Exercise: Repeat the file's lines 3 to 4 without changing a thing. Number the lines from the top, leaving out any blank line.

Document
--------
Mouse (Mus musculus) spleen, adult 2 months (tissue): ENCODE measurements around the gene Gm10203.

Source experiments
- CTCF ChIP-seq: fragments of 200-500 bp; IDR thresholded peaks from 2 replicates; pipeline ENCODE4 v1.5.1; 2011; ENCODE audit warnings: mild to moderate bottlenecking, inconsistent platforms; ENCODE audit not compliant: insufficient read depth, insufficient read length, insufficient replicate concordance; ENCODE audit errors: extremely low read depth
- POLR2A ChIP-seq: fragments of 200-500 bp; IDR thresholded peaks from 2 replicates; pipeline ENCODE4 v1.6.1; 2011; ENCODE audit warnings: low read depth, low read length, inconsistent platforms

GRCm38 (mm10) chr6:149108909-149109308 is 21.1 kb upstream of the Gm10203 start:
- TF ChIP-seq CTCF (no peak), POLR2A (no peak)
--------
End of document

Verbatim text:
- CTCF ChIP-seq: fragments of 200-500 bp; IDR thresholded peaks from 2 replicates; pipeline ENCODE4 v1.5.1; 2011; ENCODE audit warnings: mild to moderate bottlenecking, inconsistent platforms; ENCODE audit not compliant: insufficient read depth, insufficient read length, insufficient replicate concordance; ENCODE audit errors: extremely low read depth
- POLR2A ChIP-seq: fragments of 200-500 bp; IDR thresholded peaks from 2 replicates; pipeline ENCODE4 v1.6.1; 2011; ENCODE audit warnings: low read depth, low read length, inconsistent platforms